Masters Theses


"The use of crushed waste glass as an aggregate in asphaltic concrete has been suggested as a means for re-using glass separated from municipal refuse. Laboratory studies and field installations have generally utilized clean glass obtained by hand sorting bottles from the other refuse and crushing them to produce a desired gradation. For this type of asphalt to be economical though, the glass fraction must be separated mechanically. For mechanically separated materials, the glass-rich fraction also contains such items as metal, bone, rubber and other non-glass materials.

The objective of the study was to determine the effects upon Marshall properties of laboratory compacted conventional asphaltic paving mixtures when clean glass aggregates and glass-rich fractions were substituted for varying proportions of the conventional aggregates.

Five glass-rich fractions with varying gradation and composition were substituted for conventional aggregates in an asphaltic concrete at 10, 30 and 50 percent replacement levels on selected sieve sizes. Similar substitutions were made using clean glass at the same replacement levels and control specimens containing no glass were made for comparison with the specimens containing glass. Marshall properties of all specimens were determined and a statistical analysis was used to determine the relationship between glass addition level and changes in Marshall properties.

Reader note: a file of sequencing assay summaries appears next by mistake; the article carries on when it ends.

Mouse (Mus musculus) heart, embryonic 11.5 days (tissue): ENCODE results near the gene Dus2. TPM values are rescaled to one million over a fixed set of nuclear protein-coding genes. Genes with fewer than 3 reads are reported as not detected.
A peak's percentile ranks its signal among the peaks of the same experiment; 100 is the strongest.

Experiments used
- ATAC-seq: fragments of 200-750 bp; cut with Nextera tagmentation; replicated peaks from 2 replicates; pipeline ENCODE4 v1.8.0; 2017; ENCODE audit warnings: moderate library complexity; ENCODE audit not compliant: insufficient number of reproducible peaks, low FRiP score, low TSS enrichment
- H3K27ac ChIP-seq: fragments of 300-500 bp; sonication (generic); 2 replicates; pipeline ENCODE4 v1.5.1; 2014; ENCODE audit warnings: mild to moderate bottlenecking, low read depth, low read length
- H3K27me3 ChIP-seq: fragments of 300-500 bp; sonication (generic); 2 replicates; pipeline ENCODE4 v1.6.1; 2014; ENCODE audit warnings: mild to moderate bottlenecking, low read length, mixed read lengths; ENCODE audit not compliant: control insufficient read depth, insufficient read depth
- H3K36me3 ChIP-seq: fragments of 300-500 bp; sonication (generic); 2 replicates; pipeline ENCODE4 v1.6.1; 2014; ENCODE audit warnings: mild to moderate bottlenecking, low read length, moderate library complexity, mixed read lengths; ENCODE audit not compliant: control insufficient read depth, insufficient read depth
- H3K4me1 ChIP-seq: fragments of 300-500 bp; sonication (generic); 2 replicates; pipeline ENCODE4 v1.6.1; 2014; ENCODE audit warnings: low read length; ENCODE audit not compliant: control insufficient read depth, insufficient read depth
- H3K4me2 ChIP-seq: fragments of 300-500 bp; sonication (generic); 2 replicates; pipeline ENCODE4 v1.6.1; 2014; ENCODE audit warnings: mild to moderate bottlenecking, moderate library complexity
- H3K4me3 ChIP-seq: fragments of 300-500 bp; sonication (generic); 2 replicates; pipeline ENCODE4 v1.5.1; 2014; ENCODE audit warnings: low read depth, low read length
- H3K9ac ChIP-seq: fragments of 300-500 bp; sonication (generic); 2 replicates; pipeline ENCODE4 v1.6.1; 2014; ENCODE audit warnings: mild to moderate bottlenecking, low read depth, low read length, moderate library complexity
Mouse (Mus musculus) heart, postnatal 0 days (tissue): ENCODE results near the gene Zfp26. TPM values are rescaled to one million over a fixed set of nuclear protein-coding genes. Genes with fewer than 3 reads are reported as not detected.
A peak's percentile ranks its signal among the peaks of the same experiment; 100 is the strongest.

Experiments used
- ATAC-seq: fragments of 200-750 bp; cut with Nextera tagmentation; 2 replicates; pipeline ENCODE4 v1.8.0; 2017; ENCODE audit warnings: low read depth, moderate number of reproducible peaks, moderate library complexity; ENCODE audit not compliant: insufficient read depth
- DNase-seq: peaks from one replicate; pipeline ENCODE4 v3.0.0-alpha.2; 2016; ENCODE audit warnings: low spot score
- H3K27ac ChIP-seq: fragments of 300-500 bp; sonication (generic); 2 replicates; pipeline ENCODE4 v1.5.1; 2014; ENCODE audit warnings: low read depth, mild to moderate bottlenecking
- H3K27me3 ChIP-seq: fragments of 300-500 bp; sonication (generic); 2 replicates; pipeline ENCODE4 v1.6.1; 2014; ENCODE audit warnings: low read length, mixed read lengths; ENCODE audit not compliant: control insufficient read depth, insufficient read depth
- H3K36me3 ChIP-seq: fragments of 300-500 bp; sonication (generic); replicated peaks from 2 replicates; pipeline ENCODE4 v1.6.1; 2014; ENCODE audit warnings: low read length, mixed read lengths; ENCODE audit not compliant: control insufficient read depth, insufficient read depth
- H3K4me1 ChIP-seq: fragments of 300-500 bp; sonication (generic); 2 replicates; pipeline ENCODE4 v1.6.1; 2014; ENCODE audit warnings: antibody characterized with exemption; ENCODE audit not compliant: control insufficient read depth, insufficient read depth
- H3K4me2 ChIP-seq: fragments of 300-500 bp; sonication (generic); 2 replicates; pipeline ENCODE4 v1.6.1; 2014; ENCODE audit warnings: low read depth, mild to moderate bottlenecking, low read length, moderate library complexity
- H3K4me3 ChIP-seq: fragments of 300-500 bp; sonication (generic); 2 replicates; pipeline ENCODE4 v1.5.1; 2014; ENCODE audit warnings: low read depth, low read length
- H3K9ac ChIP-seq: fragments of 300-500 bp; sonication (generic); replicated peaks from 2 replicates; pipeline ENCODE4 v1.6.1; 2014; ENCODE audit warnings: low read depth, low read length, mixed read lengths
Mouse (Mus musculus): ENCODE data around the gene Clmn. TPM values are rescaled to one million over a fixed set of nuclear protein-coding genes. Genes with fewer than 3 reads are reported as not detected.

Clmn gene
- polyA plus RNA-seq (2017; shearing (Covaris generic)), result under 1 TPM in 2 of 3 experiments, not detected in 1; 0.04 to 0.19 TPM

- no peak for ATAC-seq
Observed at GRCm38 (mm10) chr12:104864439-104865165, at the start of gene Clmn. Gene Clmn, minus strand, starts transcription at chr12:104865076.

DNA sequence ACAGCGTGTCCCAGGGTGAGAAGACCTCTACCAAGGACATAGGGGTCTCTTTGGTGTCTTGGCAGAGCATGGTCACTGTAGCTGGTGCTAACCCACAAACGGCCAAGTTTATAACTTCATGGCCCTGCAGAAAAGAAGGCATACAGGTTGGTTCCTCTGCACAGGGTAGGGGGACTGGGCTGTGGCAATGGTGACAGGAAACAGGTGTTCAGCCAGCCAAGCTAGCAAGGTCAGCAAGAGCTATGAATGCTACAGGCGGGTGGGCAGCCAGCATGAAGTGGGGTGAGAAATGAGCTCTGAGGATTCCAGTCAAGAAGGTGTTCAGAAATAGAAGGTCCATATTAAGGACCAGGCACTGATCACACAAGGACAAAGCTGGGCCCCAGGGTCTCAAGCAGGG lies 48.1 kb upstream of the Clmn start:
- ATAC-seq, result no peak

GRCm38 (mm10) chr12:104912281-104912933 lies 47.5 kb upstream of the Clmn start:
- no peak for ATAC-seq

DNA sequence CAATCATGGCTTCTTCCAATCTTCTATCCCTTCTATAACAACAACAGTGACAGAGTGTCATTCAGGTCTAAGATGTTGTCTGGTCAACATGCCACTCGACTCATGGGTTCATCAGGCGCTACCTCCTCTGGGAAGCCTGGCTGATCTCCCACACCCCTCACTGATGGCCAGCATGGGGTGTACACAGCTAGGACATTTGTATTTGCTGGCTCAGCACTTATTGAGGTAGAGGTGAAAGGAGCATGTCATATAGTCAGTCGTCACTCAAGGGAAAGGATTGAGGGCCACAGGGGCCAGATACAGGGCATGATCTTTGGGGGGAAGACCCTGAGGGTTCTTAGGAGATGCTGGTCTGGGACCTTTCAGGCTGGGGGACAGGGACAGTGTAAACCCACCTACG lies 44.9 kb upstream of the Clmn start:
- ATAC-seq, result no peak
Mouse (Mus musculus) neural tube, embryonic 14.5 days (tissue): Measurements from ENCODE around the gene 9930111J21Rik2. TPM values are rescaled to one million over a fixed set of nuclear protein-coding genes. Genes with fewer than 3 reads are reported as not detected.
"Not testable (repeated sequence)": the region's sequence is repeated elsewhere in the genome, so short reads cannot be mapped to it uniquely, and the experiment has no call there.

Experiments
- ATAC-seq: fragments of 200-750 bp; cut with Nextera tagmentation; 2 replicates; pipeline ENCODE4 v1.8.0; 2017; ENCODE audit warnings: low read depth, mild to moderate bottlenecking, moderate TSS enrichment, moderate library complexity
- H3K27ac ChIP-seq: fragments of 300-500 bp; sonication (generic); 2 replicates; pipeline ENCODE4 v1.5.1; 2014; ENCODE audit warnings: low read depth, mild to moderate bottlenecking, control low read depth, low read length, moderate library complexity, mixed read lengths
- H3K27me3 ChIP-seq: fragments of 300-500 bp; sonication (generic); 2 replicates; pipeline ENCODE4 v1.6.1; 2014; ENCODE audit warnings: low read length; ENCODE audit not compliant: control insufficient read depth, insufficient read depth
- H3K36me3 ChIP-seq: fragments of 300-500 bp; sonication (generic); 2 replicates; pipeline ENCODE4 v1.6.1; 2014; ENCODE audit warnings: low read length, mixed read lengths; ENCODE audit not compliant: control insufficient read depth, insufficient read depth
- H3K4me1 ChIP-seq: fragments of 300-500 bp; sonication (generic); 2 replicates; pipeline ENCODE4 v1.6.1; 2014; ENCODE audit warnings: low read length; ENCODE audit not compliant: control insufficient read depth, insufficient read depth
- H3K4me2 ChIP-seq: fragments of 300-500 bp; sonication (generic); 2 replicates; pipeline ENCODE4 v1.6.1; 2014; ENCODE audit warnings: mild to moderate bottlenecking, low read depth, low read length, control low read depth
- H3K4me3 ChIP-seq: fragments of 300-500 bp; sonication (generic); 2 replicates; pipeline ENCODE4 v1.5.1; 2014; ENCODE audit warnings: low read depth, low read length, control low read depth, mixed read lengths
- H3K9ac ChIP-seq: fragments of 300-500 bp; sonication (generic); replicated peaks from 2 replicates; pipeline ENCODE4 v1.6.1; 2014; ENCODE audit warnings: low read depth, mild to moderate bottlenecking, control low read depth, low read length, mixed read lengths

The results showed that glass-rich fractions and clean glass materials of selected sieve sizes can be substituted for conventional aggregates in asphaltic concrete without causing flow, stability or voids in the mineral aggregate to fall outside limits specified by The Asphalt Institute. In some cases, air void limits were exceeded when increasing amounts of glass-rich fractions were added. Additions of fine incinerator residues caused air voids to increase to a greater degree than was caused by clean glass additions. Since air voids can be adjusted by modifying gradation and/or asphalt content it was concluded that glass-rich fractions can replace portions of the conventional aggregate in an asphaltic concrete with the resulting mixture satisfying Marshall design criteria"--Abstract, pages ii-iii.


Malisch, Ward R.

Committee Member(s)

Wixson, Bobby G.
Day, D. E.


Civil, Architectural and Environmental Engineering

Degree Name

M.S. in Civil Engineering


University of Missouri--Rolla

Publication Date



ix, 71 pages

Note about bibliography

Includes bibliographical references (pages 25-26).


© 1973 James Joseph Schneider, All rights reserved.

Document Type

Thesis - Restricted Access

File Type




Subject Headings

Asphalt concrete -- Additives
Waste products as road materials -- Testing
Pavements, Asphalt concrete -- Testing

Thesis Number

T 2848

Print OCLC #


Electronic OCLC #


Link to Catalog Record

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